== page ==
You are here
Researchers Find Potential Target for Treating Tobacco-Associated NSCLC
Researchers at the Moffitt Cancer Center in Tampa, Fla., have found a potential targeted therapy for patients with tobacco-associated non–small-cell lung cancer (NSCLC). It is based on the newly identified oncogene IKBKE, which helps regulate the immune response.
The IKBKE gene is part of a family of enzyme complexes involved in increasing cellular inflammation. IKBKE over-expression has been associated with breast and prostate cancers. However, it had not been linked to an environmental carcinogen, such as tobacco smoke, until now. Tobacco smoke is the strongest documented initiator and promoter of lung cancer. The traditional model holds that tobacco components promote carcinogenesis through a process that leads to DNA damage.
Recent studies have shown that tobacco smoke can also promote lung cancer through changes in the pathways that regulate cell proliferation and survival. The new research explored identifying and understanding one of these signaling pathways in order to find potential drug targets to treat NSCLC.
In the new study — published in Oncogene — IKBKE was found to be induced by two tobacco carcinogens: nicotine and a nicotine-derived nitrosamine ketone found in tobacco smoke. The findings suggest that IKBKE is a key molecule related to tobacco-induced lung cancer.
“Since IKBKE kinase is induced by tobacco, small-molecular inhibitors of IKBKE could have a therapeutic drug potential for lung cancer,” said lead author Jin Q. Cheng, PhD, MD.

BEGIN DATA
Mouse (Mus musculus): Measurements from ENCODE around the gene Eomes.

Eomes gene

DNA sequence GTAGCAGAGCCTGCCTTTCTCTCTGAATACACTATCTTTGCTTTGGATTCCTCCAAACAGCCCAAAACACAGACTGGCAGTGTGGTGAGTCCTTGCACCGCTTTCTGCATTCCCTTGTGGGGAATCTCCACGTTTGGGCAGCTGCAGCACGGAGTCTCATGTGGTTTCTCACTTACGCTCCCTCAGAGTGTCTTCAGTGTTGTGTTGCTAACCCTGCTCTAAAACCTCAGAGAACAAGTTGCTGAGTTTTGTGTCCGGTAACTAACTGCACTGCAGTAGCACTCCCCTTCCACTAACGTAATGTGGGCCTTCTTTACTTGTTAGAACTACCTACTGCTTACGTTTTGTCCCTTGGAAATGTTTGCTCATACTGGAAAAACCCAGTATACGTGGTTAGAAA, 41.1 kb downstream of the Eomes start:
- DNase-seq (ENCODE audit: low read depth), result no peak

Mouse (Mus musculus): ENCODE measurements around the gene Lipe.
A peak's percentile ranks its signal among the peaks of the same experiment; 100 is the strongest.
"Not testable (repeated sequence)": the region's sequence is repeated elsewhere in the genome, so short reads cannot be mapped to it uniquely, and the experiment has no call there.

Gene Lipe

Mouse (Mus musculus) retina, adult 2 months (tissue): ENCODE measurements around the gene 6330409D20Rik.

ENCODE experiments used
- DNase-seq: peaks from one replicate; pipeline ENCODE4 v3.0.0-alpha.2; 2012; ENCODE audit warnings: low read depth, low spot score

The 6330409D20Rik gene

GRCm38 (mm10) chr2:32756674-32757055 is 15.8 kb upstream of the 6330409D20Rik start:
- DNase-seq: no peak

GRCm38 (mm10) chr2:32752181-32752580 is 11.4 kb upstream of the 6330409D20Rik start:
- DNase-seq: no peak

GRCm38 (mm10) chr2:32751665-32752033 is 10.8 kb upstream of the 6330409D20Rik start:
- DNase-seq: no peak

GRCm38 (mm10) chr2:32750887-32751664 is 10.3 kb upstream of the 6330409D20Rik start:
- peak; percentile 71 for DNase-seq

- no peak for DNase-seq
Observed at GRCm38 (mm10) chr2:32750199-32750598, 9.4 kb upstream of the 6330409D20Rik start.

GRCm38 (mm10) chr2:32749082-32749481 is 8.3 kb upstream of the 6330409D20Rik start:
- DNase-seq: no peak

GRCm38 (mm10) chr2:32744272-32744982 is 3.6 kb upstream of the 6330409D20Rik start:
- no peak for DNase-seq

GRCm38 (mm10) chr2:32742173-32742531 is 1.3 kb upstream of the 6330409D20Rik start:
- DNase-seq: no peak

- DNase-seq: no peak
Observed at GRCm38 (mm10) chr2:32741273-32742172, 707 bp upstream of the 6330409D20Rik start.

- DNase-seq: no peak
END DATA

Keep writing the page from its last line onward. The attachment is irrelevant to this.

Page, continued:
Current treatments for NSCLC include surgery, radiotherapy, and chemotherapy. However, patients eventually develop resistance to treatment. There is a need to better understand the molecular mechanism of resistance and to develop new gene-targeted therapies that can circumvent resistance, the authors said.
In the new study, the researchers also reported for the first time that IKBKE is a target of STAT3 — a transcription factor that plays a key role in many cellular processes, such as cell growth and apoptosis.
According to the researchers, STAT3 is often activated in various types of human cancers. When activated, it increases IKBKE over-expression and protein levels. In NSCLC, nicotine-induced IKBKE depends on STAT3.
The authors noted that the activation stage of STAT3 has an attractive therapeutic potential because IKBKE is a STAT3 target. While IKBKE induces chemotherapy resistance, reducing IKBKE sensitizes cancer cells to chemotherapy and reduces cancer cell survival.
“Since the IKBKE kinase over-expression is induced by tobacco smoke and IKBKE levels increase in response to nicotine and nicotine-derived nitrosamine ketone, this evidence can be potentially used to develop a non–small-cell lung cancer intervention strategy that targets IKBKE,” Cheng concluded.
Source: Moffitt Cancer Center; February 14, 2013.